Guest

The ‘Concerned Anglicans’ don’t enunciate anything that isn’t already known: they believe gay and lesbian sex is sinful, and if gay people don’t remain celibate for the rest of their lives, that has consequences for their salvation, and indeed calls into question whether they should receive communion or have their children baptised. However, the Bishops were right to recognise that there are changing views and changing understandings in the Church of England as a whole. Over the past 40 years attitudes on gay sexuality have changed significantly, both among Church of England members, and society as a whole. It is… Read more »

Will Richards
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Will Richards

They pulled a similar stroke in 2003 over the Jeffrey John nomination to the See of Reading. That victory has probably given them the confidence to give it another go. It will be interesting to see where it leads – especially as the Oxford ad clerum is not very different, in substance, to the earlier Lichfield ad clerum. Perhaps Lichfield has fewer evangelical clergy serving churches with the spending power to hit where it hurts. They cannot be very happy that Steve Croft, who should be singing their songs from their plasma screens, is betraying the tribe that nurtured him… Read more »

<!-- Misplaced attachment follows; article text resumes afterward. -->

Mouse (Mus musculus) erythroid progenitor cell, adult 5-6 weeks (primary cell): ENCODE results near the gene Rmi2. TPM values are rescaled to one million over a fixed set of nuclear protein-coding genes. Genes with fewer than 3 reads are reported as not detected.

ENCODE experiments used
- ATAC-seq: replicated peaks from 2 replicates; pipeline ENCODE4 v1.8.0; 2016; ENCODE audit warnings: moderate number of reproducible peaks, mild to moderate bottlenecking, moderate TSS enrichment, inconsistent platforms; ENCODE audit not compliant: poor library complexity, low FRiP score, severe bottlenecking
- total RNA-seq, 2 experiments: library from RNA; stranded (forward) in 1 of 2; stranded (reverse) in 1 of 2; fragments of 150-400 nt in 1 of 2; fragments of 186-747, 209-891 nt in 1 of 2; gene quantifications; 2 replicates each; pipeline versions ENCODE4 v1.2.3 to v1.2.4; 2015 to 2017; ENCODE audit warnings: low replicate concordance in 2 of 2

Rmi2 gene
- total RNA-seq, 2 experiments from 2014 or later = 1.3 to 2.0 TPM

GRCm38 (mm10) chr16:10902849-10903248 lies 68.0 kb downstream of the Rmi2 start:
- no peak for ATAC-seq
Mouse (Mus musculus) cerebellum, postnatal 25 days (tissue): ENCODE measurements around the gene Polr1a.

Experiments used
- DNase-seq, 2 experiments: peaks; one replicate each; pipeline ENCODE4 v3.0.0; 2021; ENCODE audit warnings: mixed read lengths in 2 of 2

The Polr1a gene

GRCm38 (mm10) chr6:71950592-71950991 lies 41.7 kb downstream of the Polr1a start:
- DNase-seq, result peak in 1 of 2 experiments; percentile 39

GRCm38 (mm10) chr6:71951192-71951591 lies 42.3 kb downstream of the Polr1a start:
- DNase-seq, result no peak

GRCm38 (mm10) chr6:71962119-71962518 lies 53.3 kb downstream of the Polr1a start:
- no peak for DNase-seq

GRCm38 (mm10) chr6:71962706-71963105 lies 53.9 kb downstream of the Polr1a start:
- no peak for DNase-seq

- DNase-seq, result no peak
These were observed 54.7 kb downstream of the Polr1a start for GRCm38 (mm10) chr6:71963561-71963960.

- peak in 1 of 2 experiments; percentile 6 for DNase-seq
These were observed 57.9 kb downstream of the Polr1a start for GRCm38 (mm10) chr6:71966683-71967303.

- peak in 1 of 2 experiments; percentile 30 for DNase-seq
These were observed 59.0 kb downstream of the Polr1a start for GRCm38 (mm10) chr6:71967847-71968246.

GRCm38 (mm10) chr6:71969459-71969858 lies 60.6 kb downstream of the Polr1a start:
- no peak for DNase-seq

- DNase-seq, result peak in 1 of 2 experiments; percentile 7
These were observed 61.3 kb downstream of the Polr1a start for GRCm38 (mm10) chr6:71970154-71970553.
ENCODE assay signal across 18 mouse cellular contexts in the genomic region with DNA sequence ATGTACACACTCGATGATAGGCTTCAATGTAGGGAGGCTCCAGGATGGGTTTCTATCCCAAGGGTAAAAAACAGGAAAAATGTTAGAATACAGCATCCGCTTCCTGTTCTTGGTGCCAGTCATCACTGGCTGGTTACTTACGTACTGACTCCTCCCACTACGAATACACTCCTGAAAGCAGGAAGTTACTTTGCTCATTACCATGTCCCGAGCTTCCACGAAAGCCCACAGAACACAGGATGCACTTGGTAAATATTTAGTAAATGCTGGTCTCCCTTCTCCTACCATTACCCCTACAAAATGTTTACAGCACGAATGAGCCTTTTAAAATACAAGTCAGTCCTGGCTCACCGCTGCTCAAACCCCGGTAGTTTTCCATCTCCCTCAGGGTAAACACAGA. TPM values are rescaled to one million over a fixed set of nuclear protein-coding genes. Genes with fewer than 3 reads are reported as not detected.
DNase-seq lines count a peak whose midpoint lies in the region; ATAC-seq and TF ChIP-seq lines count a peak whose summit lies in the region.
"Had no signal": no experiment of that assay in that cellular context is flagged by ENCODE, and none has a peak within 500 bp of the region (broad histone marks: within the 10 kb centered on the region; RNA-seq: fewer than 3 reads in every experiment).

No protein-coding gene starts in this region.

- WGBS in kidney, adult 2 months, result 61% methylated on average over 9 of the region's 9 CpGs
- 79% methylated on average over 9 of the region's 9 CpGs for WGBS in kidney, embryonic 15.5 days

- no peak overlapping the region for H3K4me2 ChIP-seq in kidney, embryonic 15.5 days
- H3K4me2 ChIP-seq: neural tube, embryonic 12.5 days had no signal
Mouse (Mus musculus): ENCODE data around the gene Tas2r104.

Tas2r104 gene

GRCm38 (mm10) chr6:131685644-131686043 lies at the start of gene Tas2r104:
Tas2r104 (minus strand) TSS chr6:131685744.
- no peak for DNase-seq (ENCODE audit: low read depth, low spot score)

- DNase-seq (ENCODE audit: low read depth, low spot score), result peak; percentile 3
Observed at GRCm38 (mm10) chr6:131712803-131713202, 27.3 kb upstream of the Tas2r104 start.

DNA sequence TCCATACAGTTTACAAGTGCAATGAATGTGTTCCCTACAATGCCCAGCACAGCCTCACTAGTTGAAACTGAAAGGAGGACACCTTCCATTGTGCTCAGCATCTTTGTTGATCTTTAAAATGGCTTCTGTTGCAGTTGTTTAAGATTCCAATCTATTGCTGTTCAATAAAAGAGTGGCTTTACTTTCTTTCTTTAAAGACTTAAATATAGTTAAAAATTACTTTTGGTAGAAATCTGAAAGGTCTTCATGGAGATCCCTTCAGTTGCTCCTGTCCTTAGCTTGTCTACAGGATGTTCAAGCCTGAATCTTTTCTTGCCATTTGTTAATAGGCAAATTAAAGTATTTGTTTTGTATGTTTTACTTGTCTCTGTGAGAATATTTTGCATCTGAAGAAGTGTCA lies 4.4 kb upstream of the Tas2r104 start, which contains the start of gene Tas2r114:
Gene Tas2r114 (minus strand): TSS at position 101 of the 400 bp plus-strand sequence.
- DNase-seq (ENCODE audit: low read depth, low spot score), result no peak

Flora Alexander
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Flora Alexander